By MARTY LEVINE
It is difficult, but can be desirable, to intervene in discriminatory or harassing behavior that happens right in front of you, Zachary Davis told the University Senate’s Benefits and Welfare Committee on Nov. 15. As gender discrimination and Title IX response officer in the Office for Equity, Diversity and Inclusion, he presented strategies for “Responding to Bias Incidents, including Sexual Misconduct” as a bystander.
While not pressing explicitly for bystander intervention in such situations, Davis did say that Pitt’s nondiscrimination statement implies that University community members owe a response to incidents they might witness. And committee chair Linda Tashbook noted that “there are often ways a bystander can do something about” discriminatory and harassing situations that one may observe, however involuntarily.
Judging whether actions and speech are harassment is part of the task of deciding, as a bystander, to intervene, Davis noted: Was the conduct unwelcome or unjustified? Would a reasonable person find the conduct offensive or violent? Did the environment or system where the conduct occurred include a power dynamic?
Davis allowed that the power dynamic — of teacher or advisor to student, or even of student to student — can make a response difficult. The incident, if perpetrated against a student by a professor or advisor, for instance, might require a student to speak up to someone who can affect their academic and career future. One student choosing to speak up about or to another might anger a peer.
Davis discussed a scenario in which a professor offered undesired compliments about a student’s appearance and even “jokingly asked her about her relationship status.” Maybe this professor “is intending to create a welcoming environment” but still overstepping personal boundaries — or maybe this professor is leading up to soliciting a sexual situation.
If the professor’s colleague observed these interactions, the colleague could intervene as a bystander. Others witnessing such interactions, Tashbook suggested, might direct the student to the appropriate Pitt office to report the situation, or to resources on the website of the Office for Equity, Diversity and Inclusion.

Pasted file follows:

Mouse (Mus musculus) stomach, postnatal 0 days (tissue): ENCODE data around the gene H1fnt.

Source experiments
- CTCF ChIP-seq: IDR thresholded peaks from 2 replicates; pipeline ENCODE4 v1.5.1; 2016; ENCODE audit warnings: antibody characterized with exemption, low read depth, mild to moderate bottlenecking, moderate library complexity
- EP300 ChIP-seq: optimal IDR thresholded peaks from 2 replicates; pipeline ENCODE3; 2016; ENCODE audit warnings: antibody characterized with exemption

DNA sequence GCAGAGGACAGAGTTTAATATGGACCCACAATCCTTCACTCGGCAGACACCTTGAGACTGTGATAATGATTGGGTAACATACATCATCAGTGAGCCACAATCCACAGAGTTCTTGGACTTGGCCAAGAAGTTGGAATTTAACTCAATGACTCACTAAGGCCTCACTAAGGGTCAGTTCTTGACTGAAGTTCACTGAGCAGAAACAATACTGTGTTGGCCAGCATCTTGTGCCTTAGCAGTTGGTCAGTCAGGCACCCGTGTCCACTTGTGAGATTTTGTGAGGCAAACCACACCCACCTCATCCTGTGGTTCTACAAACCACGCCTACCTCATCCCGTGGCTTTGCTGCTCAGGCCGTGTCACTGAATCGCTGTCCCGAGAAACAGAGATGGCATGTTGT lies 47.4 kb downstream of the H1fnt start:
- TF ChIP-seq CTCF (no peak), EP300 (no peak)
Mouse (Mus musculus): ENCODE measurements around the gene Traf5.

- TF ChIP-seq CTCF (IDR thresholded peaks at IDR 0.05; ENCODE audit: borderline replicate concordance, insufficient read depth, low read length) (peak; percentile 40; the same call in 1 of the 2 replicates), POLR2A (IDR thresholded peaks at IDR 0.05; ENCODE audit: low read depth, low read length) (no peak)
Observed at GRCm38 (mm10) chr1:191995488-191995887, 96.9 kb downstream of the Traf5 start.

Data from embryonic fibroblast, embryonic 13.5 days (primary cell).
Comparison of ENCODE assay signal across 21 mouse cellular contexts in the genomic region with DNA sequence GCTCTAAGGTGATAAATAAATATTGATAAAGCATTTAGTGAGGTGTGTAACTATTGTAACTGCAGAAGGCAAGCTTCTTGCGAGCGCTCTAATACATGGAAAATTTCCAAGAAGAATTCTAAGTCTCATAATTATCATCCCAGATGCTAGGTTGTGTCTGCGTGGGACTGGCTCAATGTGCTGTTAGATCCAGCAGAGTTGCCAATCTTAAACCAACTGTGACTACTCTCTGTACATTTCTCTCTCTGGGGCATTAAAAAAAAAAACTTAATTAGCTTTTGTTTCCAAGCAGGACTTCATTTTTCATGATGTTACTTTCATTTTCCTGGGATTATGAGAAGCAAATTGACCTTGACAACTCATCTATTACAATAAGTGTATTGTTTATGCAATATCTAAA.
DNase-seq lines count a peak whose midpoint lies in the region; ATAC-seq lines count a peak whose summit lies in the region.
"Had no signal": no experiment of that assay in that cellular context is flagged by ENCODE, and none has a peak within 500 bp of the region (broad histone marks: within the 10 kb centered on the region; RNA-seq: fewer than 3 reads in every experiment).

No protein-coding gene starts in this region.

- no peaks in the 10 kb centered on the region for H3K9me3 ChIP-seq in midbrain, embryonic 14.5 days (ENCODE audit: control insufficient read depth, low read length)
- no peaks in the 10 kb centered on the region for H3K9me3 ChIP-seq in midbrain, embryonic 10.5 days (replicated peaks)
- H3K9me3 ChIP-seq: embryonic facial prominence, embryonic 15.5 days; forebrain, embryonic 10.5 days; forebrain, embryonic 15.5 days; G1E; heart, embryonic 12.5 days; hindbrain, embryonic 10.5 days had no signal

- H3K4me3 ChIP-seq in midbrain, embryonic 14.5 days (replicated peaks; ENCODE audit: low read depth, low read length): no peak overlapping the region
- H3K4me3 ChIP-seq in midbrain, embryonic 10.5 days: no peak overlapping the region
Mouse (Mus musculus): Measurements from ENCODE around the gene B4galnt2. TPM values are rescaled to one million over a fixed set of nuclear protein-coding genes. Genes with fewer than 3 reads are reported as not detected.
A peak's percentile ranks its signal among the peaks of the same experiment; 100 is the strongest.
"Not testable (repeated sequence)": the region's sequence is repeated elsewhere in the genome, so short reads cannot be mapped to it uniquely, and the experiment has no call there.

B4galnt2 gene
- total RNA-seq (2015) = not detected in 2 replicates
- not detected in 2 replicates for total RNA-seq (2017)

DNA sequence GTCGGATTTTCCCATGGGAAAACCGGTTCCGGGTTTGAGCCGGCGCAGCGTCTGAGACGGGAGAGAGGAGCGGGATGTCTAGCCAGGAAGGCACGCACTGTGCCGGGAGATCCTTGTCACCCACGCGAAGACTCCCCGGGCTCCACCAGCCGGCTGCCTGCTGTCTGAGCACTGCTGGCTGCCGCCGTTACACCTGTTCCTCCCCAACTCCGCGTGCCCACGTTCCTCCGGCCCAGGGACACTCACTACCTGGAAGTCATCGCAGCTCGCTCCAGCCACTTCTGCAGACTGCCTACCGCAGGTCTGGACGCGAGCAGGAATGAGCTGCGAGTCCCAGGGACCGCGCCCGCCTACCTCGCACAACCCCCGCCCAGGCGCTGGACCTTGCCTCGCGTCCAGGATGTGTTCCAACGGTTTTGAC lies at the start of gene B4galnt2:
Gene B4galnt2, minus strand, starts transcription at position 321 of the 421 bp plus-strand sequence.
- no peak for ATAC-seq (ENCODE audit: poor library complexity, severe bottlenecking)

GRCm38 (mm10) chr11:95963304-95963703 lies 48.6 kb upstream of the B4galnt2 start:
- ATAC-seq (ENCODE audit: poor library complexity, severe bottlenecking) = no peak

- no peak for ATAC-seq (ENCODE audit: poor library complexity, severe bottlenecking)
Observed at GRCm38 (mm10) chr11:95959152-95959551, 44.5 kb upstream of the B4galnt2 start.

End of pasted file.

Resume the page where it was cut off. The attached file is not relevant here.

One faculty member on the committee, however, suggested that such a response could endanger the professor’s career when a simpler verbal instruction might correct the behavior.
Davis countered that his office “takes a trauma-informed approach” and focuses on the potentially injured party. “Think of the victim,” he said. “Often survivors may have lost some sense of control...
“We want the survivor to address us (concerning) how to respond,” he added: whether the response should be minimal, from his office, or whether the student in this hypothetical situation might only wish to be connected to a counselor to help deal with what happened.
The difficulty in such situations can become particularly acute in smaller academic departments where there is a limited choice of teachers and advisors for the students. “We want to empower the victim or survivor to choose the path” of resolution, Davis said, unless the case involves a safety concern or actual criminal behavior.
Perhaps the most difficult situation occurs when continuing harassment by one individual is an open secret within a department. Fear of retribution should not be a roadblock, Davis said: faculty members and students may make anonymous reports to Pitt’s civil rights and Title IX office
Of course, Davis acknowledged, intervening in such situations is safer in a group than one on one, and you may not wish to continue intervening if you receive a bad reaction. Assessing your safety before intervening, he said, “will drastically determine how we should or should not intervene in a scenario.”
Overall, he concluded, those who respond directly to bias incidents should consider “how might that strategy empower that victim or survivor moving forward.”
Marty Levine is a staff writer for the University Times. Reach him at firstname.lastname@example.org or 412-758-4859.
Have a story idea or news to share? Share it with the University Times.